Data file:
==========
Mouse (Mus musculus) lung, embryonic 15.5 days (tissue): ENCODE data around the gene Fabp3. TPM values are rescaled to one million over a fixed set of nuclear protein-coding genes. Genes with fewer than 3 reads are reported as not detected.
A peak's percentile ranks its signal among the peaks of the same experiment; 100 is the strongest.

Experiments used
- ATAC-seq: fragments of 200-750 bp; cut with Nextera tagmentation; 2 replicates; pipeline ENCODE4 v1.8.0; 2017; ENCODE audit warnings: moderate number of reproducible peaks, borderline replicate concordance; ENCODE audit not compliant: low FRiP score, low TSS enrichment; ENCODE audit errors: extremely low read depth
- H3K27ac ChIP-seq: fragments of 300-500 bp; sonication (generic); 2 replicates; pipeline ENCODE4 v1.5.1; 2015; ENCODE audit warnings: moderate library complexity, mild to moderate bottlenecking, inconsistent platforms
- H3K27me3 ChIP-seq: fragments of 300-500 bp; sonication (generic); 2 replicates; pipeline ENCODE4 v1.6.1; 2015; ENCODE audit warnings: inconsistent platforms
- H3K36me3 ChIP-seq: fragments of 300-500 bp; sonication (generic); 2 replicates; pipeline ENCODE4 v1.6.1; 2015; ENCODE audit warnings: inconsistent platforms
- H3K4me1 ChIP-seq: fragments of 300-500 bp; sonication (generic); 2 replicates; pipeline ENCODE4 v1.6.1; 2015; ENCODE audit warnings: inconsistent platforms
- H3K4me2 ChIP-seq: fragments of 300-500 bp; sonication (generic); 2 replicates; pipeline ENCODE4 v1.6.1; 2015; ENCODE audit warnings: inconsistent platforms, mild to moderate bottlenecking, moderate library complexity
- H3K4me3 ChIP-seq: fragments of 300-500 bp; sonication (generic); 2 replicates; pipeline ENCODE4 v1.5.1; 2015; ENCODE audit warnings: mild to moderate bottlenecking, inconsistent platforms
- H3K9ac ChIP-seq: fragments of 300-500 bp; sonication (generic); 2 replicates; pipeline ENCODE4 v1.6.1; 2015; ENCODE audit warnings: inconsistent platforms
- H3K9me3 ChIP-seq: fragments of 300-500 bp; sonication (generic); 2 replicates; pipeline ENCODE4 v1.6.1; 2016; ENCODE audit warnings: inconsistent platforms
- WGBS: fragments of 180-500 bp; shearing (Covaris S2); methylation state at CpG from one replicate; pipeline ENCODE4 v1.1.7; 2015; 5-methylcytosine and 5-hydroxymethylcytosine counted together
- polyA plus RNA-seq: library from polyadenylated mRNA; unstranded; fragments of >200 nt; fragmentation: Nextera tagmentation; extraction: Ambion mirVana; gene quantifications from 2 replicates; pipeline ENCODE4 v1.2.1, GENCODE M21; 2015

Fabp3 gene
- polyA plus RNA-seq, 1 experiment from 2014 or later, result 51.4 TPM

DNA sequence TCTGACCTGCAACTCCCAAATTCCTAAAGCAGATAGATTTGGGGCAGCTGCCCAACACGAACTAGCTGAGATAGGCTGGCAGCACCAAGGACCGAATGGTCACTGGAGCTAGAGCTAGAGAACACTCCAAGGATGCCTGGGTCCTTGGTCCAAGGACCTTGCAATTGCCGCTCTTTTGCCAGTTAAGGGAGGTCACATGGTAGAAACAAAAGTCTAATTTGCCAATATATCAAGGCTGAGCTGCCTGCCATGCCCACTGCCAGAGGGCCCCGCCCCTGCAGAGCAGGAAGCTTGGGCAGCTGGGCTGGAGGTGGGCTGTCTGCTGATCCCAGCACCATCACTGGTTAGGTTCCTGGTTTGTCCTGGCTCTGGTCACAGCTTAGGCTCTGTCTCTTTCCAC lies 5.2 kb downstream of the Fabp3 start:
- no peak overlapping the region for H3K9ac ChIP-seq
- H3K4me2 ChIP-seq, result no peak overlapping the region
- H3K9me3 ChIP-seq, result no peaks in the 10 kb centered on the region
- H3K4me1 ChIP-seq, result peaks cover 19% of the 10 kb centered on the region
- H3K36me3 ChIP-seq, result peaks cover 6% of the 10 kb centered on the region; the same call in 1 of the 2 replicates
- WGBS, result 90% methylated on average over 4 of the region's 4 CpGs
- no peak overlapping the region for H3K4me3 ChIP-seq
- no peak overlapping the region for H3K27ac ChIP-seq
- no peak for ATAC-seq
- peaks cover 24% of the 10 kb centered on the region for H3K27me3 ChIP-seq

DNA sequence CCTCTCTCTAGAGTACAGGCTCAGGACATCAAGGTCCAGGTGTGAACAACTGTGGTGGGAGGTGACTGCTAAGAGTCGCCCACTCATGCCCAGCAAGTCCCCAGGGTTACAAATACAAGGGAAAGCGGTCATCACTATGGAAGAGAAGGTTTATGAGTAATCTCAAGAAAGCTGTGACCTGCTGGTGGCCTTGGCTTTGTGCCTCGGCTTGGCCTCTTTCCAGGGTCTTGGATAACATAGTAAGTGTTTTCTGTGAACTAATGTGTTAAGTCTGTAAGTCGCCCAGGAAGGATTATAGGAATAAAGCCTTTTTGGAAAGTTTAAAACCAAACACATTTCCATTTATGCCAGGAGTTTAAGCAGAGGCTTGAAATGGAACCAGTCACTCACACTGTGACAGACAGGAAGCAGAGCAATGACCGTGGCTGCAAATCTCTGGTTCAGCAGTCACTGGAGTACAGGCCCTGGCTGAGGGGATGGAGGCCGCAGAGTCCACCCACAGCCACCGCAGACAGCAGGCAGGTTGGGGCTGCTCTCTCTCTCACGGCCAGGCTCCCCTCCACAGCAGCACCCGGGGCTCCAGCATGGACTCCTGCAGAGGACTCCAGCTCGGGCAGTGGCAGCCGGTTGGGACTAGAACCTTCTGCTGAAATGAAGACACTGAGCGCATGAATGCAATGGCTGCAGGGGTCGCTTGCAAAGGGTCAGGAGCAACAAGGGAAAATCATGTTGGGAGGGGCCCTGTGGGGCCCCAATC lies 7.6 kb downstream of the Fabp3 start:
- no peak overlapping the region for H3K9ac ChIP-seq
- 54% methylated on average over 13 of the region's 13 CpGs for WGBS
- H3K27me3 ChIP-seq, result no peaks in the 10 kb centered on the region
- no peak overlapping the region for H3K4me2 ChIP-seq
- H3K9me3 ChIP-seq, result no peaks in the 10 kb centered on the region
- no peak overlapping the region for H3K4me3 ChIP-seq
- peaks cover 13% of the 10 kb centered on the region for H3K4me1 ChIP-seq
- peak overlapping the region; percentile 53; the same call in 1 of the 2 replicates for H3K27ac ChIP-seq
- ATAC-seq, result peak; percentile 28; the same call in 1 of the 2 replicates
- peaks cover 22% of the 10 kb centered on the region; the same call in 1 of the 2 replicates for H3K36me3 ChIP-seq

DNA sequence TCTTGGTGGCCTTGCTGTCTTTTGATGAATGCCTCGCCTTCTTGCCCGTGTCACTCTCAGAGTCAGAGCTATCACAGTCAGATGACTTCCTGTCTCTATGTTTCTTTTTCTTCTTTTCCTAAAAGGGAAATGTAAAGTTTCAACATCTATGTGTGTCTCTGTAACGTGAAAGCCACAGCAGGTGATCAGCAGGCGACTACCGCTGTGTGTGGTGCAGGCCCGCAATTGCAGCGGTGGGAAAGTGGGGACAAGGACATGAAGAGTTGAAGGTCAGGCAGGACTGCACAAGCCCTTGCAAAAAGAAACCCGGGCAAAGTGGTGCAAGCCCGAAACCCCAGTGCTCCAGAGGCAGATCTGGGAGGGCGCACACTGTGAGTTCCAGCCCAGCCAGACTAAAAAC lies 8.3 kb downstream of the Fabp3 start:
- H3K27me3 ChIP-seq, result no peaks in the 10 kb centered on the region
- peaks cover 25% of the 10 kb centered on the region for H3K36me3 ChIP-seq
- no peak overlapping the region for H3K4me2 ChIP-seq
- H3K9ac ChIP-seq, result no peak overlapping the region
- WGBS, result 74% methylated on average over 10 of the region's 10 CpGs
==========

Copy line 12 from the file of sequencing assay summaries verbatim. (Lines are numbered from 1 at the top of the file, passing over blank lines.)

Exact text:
- H3K9me3 ChIP-seq: fragments of 300-500 bp; sonication (generic); 2 replicates; pipeline ENCODE4 v1.6.1; 2016; ENCODE audit warnings: inconsistent platforms